Knowing what your application is doing in production is critical for any team. Generally this is accomplished via a lot of logs; sometimes with specialized dashboards. An important tool to gather information is collecting metrics: metrics are (generally) numeric values exposing an information about the state of your application. For instance, common metrics that are tracked include the number of requests, the time elapsed for processing a request, the number of exceptions, and so on. Metrics can give you detailed insight in what is going on in your applications; generally you are better off with more information rather than less.

Dropwizard’s metrics, commonly known just as Metrics, is a Java library that helps collecting and exposing metrics. It allows you to register a lot of kinds of different metrics and then expose them in various ways; for instance, you can periodically log them, generate a csv file, expose them via http or via JMX. You can also send them to a dedicated metrics collector such as Ganglia or Graphite, which can be used to generate dashboards including multiple applications.

Here we’ll give a quick overview of what Metrics can do; you should check out its getting started page and then the complete manual.

Types of metrics

To get started, you need an instance of MetricsRegistry; creating it is simple and it’s probably something you will want to do in your dependency injection framework, if you use one. In any case, it’s trivial to create it by hand:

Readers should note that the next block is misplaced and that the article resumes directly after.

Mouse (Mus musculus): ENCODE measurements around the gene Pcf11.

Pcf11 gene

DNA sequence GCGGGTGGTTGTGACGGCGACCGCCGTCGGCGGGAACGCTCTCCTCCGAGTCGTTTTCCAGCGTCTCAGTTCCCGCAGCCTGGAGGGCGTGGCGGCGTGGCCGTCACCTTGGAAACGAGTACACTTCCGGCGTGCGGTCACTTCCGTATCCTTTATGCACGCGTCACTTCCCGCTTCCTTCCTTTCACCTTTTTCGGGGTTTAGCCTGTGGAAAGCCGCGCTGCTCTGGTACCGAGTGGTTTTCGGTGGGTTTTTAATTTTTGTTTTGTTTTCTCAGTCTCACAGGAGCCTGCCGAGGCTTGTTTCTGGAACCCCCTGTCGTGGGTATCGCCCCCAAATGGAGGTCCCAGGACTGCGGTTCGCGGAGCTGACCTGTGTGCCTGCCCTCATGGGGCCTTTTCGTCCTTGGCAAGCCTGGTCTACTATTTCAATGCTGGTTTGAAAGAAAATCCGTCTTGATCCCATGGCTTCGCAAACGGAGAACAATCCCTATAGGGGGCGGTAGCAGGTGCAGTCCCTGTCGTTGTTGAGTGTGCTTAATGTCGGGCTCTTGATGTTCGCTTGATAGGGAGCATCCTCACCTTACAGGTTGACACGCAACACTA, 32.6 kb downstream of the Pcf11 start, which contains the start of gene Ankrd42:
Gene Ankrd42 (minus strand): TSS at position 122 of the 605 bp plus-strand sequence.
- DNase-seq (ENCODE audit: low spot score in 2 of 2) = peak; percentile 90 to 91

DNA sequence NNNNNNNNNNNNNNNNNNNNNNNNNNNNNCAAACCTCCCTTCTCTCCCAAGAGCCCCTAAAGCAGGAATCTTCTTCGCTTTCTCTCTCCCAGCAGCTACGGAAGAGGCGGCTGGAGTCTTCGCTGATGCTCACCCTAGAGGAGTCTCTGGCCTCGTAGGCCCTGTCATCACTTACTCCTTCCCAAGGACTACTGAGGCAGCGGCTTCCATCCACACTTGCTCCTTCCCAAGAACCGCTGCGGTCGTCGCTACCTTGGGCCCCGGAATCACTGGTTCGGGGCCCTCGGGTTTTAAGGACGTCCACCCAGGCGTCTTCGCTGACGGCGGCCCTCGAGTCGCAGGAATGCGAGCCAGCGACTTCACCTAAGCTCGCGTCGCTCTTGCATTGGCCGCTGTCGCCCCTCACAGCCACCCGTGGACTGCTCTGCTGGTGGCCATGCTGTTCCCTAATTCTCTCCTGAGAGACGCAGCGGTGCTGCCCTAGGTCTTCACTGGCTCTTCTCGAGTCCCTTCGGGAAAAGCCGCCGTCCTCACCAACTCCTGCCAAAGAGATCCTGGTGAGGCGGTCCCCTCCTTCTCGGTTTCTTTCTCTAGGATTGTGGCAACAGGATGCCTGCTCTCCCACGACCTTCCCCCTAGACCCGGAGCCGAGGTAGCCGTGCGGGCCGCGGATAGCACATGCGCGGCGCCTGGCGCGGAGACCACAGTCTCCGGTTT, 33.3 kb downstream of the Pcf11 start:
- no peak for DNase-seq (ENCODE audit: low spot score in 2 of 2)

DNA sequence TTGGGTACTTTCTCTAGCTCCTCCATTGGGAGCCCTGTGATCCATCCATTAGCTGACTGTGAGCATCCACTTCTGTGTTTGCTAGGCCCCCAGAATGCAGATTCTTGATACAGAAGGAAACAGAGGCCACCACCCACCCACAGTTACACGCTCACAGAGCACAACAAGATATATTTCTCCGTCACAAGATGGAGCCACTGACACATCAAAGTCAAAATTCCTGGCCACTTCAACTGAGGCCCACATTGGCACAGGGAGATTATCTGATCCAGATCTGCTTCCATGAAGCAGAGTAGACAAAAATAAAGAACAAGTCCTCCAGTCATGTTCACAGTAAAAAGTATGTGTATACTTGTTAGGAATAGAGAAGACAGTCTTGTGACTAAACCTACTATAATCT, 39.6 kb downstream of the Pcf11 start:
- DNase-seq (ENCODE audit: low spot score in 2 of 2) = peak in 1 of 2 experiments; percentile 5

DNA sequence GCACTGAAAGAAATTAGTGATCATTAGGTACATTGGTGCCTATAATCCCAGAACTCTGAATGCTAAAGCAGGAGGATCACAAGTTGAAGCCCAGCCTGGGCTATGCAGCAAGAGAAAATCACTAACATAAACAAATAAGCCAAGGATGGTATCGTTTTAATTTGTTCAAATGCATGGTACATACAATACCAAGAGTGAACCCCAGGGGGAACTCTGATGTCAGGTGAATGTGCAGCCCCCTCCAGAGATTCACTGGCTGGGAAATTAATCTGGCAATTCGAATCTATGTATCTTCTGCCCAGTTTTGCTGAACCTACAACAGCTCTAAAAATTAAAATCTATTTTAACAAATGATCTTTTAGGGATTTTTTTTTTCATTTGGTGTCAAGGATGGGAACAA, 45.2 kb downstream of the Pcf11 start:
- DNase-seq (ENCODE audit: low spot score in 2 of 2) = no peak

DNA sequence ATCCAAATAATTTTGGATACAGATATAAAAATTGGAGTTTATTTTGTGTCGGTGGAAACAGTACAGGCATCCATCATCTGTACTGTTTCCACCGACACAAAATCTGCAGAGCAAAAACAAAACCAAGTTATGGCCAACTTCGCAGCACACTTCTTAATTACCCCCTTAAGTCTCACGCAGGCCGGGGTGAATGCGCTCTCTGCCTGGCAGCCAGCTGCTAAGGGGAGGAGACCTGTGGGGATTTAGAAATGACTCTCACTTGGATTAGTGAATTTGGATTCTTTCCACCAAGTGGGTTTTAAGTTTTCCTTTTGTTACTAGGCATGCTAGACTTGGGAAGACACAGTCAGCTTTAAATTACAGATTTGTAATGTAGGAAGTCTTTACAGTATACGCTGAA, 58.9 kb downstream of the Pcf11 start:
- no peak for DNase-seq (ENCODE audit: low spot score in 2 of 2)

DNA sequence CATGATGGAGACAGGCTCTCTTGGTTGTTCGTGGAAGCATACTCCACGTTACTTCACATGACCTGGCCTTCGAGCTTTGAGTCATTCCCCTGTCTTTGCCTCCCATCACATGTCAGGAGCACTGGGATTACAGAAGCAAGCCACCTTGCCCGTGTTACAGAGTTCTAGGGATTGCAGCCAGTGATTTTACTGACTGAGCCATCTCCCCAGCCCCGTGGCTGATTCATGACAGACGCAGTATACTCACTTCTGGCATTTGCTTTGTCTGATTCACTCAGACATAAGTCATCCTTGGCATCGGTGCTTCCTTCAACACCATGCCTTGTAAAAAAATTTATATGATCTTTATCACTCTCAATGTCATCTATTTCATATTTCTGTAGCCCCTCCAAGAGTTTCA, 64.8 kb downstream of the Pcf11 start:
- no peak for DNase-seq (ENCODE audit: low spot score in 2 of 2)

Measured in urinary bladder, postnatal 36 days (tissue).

MetricRegistry metrics = new MetricRegistry();


One of the simplest kind of metric is a counter, which is simply an integer. Counters start at zero and can be used to register the number of times something happens; for instance, an exception is thrown or a request fails. Creating and using one is quite simple:

Counter failures = metrics.counter(name(RequestHandler.class, "failures"));;


Gauges are metrics that return a value. They can be used to expose the current state of something; for instance, you might have a gauge representing a Guava’s cache’s current hit rate:

Cache myCache = CacheBuilder.newBuilder().recordStats().build();
metrics.register(name(MyCacheUser.class, "cache-hit-rate"), new Gauge<Double>() {
    public Double getValue() {
        return cache.stats().hitRate();


Meters record the frequency of events, recording the mean from the metrics’ creation. Since this is generally not very useful (if your application only receives requests during business hours, knowing the average - which includes the night - is pointless), meters will also automatically record the 1 minute, 5 minute and 15 minutes moving averages. Creating a meter is again very simple:

Meter failures = registry.meter(name(FailureTracker.class, "failures"));


Timers can record the frequency and duration of requests; similarly to meters, they keep various percentiles and moving averages. Here’s a simple example taken directly from the manual:

final Timer timer = registry.timer(name(WebProxy.class, "get-requests"));

final Timer.Context context = timer.time();
try {
    // handle request
} finally {

Final words

Adding metrics to your application can be invaluable in development as well as production environments: knowing precisely what your application is doing; how many requests is getting; how much are cached used; is the only way to actually track down performance issues or measure how much impact changes have had.